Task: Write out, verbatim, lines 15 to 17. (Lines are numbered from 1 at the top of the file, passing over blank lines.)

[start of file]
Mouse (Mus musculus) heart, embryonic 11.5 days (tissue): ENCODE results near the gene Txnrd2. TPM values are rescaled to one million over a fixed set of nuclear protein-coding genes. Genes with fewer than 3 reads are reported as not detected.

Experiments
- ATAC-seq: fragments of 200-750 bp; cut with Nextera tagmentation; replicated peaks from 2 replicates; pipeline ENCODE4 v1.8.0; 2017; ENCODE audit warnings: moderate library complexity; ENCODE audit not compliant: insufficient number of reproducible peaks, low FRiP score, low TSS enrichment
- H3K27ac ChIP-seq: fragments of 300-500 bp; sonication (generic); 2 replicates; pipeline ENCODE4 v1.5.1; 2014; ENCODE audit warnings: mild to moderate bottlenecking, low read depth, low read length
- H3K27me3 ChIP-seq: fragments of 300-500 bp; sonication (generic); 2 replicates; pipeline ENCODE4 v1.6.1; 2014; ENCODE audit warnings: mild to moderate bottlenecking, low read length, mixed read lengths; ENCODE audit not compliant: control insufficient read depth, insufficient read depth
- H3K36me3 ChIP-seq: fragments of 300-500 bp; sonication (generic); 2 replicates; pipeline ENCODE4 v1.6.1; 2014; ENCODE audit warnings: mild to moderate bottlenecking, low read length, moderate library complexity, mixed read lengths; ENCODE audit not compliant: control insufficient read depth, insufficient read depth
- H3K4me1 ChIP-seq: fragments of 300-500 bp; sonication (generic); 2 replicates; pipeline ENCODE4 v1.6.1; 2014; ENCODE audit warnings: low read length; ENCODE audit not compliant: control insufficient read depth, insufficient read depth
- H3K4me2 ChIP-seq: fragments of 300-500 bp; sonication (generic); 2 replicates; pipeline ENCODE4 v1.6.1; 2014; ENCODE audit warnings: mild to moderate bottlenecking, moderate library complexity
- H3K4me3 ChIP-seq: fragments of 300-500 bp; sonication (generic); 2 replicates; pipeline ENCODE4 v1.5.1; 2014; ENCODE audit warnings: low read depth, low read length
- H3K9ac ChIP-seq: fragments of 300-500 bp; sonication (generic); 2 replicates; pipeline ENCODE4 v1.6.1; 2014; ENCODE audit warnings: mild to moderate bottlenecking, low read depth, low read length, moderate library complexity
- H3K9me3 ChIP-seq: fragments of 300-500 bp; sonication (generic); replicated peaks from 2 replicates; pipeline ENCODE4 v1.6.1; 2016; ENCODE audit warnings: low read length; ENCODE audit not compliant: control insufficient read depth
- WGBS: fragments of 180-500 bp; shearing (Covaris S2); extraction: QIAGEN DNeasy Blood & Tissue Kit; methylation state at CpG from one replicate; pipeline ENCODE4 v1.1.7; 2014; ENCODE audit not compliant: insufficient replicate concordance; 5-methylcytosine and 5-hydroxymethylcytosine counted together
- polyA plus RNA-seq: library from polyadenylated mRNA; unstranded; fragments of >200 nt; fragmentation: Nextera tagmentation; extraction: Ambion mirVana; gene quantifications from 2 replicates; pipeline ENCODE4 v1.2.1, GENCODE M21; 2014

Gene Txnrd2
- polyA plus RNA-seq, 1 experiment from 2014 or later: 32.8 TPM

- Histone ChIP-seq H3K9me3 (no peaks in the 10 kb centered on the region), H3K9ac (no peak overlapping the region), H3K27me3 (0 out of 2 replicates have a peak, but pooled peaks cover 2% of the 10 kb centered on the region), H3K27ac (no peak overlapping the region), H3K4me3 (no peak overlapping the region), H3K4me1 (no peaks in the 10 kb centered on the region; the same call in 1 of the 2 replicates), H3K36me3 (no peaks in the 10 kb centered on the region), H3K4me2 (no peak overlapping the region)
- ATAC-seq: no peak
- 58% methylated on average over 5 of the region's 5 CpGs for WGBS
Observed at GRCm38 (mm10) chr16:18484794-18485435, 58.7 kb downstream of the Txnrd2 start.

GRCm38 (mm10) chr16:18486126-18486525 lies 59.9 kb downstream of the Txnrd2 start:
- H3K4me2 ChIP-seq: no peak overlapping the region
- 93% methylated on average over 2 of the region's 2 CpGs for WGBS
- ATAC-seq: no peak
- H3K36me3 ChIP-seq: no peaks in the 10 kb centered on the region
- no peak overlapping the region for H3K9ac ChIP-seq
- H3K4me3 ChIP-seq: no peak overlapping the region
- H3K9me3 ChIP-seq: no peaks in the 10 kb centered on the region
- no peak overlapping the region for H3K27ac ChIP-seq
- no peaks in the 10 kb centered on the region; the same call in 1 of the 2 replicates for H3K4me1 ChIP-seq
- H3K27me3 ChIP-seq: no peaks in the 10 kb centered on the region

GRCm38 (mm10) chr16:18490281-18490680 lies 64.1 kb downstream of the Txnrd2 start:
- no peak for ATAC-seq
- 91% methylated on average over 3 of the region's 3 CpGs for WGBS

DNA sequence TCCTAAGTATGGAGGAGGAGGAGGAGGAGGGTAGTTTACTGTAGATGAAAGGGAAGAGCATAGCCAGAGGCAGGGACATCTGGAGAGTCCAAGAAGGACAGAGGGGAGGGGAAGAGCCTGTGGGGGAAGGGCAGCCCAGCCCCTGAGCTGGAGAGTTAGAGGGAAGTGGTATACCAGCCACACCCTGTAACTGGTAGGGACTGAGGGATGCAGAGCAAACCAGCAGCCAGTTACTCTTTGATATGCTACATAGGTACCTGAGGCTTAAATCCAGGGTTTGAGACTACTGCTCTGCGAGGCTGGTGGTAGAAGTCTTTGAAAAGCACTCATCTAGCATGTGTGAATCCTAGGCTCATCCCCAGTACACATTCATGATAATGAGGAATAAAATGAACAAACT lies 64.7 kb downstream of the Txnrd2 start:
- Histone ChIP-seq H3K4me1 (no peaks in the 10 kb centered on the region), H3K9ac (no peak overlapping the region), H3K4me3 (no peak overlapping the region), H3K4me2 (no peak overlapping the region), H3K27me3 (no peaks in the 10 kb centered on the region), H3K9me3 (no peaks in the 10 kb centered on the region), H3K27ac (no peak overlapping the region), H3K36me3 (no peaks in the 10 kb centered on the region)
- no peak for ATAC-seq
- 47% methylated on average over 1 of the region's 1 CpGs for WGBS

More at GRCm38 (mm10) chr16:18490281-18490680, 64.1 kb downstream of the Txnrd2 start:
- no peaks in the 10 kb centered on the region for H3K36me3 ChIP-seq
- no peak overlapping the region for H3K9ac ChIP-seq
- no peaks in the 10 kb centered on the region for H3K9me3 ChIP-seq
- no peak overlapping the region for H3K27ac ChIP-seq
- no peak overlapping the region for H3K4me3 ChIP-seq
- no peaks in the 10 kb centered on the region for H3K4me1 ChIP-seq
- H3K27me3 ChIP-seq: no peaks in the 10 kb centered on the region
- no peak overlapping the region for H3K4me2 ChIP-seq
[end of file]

- polyA plus RNA-seq, 1 experiment from 2014 or later: 32.8 TPM

- Histone ChIP-seq H3K9me3 (no peaks in the 10 kb centered on the region), H3K9ac (no peak overlapping the region), H3K27me3 (0 out of 2 replicates have a peak, but pooled peaks cover 2% of the 10 kb centered on the region), H3K27ac (no peak overlapping the region), H3K4me3 (no peak overlapping the region), H3K4me1 (no peaks in the 10 kb centered on the region; the same call in 1 of the 2 replicates), H3K36me3 (no peaks in the 10 kb centered on the region), H3K4me2 (no peak overlapping the region)
- ATAC-seq: no peak